As soon as you step in to an NYC Modo Yoga Studio, you are welcomed by a living wall hinting at one of Modo International's six pillars: Be Green. Here at Manduka, we have our own Go Green pillar, so it is an honor to spotlight a partner studio that shares our love for sustainability. We asked Alex Lamb, Modo Yoga NYC's Director of Operations, about how to mix yoga, sustainability, and a successful business.
MandukaMag: Be Green is a major part of the Modo Yoga story. Why is the Be Green pillar important to Modo as a yoga company and how does Modo NYC embody Be Green in the day to day running of studios?
Alex Lamb: “Be Green” is one of the most important of Modo’s 6 Pillars (our studio philosophy) and we always strive to be eco-friendly in whatever way we can. It is our belief that a big part of taking our yoga off the mat is to be stewards for the earth; after all, we won’t have the opportunity to practice self-care if we don’t first care for our environment. Climate Change is possibly the biggest threat to our global community today, and we want to do everything we can to try to mitigate or reverse it. All Modo studios are built using sustainable & non-toxic materials, we use only natural cleaning products in our maintenance practices, and we recycle and compost whatever waste we can. We also rent out reusable water bottles rather than selling plastic ones- always trying to cut out plastic wherever we can!
MM: Can you talk to us about the bigger sustainability initiatives you run and how they contribute to the Modo Community?
AL: In addition to the small eco-friendly best practices we employ around the studio daily, we have larger Eco-initiatives that we fundraise for throughout the year so we can broaden our possibility for meaningful change at a global level. Junglekeepers, a Peru-based NGO that Modo NYC and Modo Montreal launched together in 2015, has already worked to protect over 4,900 acres of the Amazon rainforest from deforestation, gold mining, illegal logging and poaching. What’s so cool about this project is that it was founded after Modo studio owners led a retreat in the Amazon jungle and were inspired by its natural beauty and incredibly biodiverse ecosystem.
Rather than just appreciating the beauty of the forest and then leaving it behind, they decided to take action to help protect it. Through grass-roots fundraising and a healthy dose of No-Show fees (all of Modo NYC’s No-Show fees are donated directly to charity, Junglekeepers being one of them), Junglekeepers has launched a ranger program to help facilitate the protection of the land.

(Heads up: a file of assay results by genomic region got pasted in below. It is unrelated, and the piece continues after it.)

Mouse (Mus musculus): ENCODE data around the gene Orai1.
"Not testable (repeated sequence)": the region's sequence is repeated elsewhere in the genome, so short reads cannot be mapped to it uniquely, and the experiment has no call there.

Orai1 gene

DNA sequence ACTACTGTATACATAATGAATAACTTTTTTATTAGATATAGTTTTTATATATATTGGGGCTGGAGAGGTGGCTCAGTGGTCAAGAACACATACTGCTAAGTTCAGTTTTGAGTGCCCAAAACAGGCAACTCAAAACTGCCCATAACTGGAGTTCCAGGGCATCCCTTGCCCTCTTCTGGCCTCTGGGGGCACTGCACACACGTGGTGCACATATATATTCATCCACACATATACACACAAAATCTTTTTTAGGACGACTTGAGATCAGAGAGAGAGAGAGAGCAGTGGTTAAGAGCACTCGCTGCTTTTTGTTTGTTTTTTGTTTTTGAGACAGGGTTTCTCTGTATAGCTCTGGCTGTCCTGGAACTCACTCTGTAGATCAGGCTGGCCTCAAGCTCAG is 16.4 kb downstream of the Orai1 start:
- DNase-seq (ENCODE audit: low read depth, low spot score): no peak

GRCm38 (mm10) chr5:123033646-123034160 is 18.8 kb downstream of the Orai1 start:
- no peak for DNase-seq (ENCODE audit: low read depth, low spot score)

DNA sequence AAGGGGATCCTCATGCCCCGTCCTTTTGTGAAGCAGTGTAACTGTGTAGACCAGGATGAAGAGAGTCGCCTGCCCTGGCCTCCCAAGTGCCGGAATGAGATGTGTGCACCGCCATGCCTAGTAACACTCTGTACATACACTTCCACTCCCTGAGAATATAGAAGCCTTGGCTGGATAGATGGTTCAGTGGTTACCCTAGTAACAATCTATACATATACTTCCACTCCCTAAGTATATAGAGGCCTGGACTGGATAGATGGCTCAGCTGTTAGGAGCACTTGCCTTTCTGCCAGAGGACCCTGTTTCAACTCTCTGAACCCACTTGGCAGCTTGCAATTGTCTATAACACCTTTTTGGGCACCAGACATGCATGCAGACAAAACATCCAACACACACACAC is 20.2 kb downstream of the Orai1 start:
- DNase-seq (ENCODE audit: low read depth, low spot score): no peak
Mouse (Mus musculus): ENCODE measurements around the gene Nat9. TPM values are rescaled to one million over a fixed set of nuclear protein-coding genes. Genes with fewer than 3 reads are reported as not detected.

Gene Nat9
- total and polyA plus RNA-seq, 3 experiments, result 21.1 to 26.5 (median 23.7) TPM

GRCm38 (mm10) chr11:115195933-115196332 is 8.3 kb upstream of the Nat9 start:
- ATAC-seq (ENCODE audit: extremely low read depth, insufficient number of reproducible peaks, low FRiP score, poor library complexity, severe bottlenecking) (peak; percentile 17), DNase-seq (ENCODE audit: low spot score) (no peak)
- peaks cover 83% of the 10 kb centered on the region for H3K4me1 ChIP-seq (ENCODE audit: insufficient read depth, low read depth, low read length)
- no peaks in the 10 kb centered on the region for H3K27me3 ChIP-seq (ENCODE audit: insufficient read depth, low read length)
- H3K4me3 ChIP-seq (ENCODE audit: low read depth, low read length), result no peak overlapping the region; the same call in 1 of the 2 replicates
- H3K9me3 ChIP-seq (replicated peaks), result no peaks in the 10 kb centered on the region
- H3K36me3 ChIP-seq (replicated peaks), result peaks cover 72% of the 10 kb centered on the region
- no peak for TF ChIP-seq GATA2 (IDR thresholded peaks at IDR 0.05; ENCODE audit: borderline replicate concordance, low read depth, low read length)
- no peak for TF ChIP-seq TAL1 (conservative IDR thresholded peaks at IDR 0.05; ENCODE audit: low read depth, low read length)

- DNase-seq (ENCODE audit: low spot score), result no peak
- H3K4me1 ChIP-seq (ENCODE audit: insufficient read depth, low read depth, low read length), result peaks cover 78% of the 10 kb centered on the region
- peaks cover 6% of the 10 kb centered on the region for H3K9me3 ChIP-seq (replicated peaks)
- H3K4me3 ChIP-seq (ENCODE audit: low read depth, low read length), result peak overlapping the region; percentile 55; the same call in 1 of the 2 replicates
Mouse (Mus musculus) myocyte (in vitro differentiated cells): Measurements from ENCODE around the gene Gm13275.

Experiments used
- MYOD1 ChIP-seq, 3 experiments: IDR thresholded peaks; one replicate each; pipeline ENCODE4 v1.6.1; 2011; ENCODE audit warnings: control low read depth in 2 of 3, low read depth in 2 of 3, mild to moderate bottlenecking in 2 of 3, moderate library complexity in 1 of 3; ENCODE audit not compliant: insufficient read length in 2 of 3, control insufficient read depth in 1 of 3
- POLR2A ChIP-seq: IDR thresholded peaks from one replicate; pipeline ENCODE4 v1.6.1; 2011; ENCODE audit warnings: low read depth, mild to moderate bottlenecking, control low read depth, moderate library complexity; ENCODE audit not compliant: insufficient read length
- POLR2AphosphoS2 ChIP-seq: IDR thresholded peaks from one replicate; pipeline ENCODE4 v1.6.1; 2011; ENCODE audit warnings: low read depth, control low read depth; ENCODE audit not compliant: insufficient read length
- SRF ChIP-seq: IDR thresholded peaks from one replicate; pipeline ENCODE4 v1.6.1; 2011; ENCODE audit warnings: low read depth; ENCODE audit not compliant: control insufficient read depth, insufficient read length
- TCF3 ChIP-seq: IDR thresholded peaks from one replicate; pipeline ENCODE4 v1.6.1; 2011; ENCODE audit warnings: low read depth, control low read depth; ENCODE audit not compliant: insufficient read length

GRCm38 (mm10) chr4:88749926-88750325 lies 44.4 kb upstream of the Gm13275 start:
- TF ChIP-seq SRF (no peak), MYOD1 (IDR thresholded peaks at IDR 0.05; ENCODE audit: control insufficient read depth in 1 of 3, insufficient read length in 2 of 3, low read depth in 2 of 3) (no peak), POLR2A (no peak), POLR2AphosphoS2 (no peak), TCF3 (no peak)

In addition to Junglekeepers, one of the Modo Yoga NYC co-founders, Rebecca Foon, co-founded Pathway to Paris, “a nonprofit organization dedicated to turning the Paris Agreement into reality through finding and offering innovative and ambitious solutions for combating global climate change. Pathway to Paris believes that in this urgent global crisis, collaboration is key to transforming our cities and moving into a new era of 100% renewable energy.”
Both of these initiatives demonstrate how eager the Modo community is to be a leader in fighting Climate Change, and we hope to encourage our students to do the same.
MM: Where do you see challenges with being sustainable and running a successful business?
AL: It takes a lot of energy (mental, physical, above all electrical) to operate any successful business- especially a hot yoga studio. As we’re aware of the energetic demands of running a studio dawn to dusk, seven days a week, we do everything we can to offset our carbon footprint. We like to think of it less of a challenge, and more of an opportunity to engage in a conversation with our student body. We try to inspire our students to live a more sustainable lifestyle, and they in turn make really wonderful suggestions about ways we can make our studio more sustainable. Just recently a student encouraged us to stop burning Palo Santo in our studios as the increased popularity of it in Western Culture has had detrimental effects on the areas of the world where it is harvested. One of our staff members also recently introduced us to Terracycle, an amazing private recycling company that specializes in collecting specific items that are usually landfill bound after being rejected by recycling centers and ensure they are properly disposed of or repurposed. Staying open to new information and new lines of dialogue about all the small things we can do to sustainably run our business is a huge part of how we learn to grow and do better.